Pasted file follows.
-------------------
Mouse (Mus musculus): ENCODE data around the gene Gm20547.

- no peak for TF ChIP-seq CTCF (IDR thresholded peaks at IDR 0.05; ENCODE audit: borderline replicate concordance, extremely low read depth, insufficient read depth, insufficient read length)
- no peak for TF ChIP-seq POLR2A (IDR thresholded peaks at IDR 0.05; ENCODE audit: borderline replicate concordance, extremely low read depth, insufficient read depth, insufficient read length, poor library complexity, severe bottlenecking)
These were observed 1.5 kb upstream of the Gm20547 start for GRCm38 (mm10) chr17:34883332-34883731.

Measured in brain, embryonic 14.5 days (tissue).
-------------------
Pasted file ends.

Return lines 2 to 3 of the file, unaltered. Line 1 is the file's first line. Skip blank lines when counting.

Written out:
- no peak for TF ChIP-seq CTCF (IDR thresholded peaks at IDR 0.05; ENCODE audit: borderline replicate concordance, extremely low read depth, insufficient read depth, insufficient read length)
- no peak for TF ChIP-seq POLR2A (IDR thresholded peaks at IDR 0.05; ENCODE audit: borderline replicate concordance, extremely low read depth, insufficient read depth, insufficient read length, poor library complexity, severe bottlenecking)